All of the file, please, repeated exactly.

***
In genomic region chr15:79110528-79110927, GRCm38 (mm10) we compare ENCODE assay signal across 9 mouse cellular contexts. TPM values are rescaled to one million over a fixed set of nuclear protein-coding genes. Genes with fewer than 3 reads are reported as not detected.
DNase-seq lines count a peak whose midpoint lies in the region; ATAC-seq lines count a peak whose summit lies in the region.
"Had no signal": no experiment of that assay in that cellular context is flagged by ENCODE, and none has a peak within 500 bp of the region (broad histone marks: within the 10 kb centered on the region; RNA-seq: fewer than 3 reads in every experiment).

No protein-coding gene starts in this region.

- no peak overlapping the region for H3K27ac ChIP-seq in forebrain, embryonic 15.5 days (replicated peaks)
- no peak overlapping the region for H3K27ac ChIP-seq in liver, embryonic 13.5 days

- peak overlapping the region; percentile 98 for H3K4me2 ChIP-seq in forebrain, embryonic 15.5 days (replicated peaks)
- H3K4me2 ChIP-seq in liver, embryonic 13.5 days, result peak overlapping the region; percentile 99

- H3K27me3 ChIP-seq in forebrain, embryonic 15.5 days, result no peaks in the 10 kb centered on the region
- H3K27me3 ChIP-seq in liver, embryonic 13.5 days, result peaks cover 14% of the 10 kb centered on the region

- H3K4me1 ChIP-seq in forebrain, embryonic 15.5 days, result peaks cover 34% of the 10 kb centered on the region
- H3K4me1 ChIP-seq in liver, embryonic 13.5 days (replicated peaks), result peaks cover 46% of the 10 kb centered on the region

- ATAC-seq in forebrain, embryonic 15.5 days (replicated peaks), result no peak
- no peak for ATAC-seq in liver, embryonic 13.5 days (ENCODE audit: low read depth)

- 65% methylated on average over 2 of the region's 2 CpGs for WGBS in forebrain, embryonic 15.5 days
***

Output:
In genomic region chr15:79110528-79110927, GRCm38 (mm10) we compare ENCODE assay signal across 9 mouse cellular contexts. TPM values are rescaled to one million over a fixed set of nuclear protein-coding genes. Genes with fewer than 3 reads are reported as not detected.
DNase-seq lines count a peak whose midpoint lies in the region; ATAC-seq lines count a peak whose summit lies in the region.
"Had no signal": no experiment of that assay in that cellular context is flagged by ENCODE, and none has a peak within 500 bp of the region (broad histone marks: within the 10 kb centered on the region; RNA-seq: fewer than 3 reads in every experiment).

No protein-coding gene starts in this region.

- no peak overlapping the region for H3K27ac ChIP-seq in forebrain, embryonic 15.5 days (replicated peaks)
- no peak overlapping the region for H3K27ac ChIP-seq in liver, embryonic 13.5 days

- peak overlapping the region; percentile 98 for H3K4me2 ChIP-seq in forebrain, embryonic 15.5 days (replicated peaks)
- H3K4me2 ChIP-seq in liver, embryonic 13.5 days, result peak overlapping the region; percentile 99

- H3K27me3 ChIP-seq in forebrain, embryonic 15.5 days, result no peaks in the 10 kb centered on the region
- H3K27me3 ChIP-seq in liver, embryonic 13.5 days, result peaks cover 14% of the 10 kb centered on the region

- H3K4me1 ChIP-seq in forebrain, embryonic 15.5 days, result peaks cover 34% of the 10 kb centered on the region
- H3K4me1 ChIP-seq in liver, embryonic 13.5 days (replicated peaks), result peaks cover 46% of the 10 kb centered on the region

- ATAC-seq in forebrain, embryonic 15.5 days (replicated peaks), result no peak
- no peak for ATAC-seq in liver, embryonic 13.5 days (ENCODE audit: low read depth)

- 65% methylated on average over 2 of the region's 2 CpGs for WGBS in forebrain, embryonic 15.5 days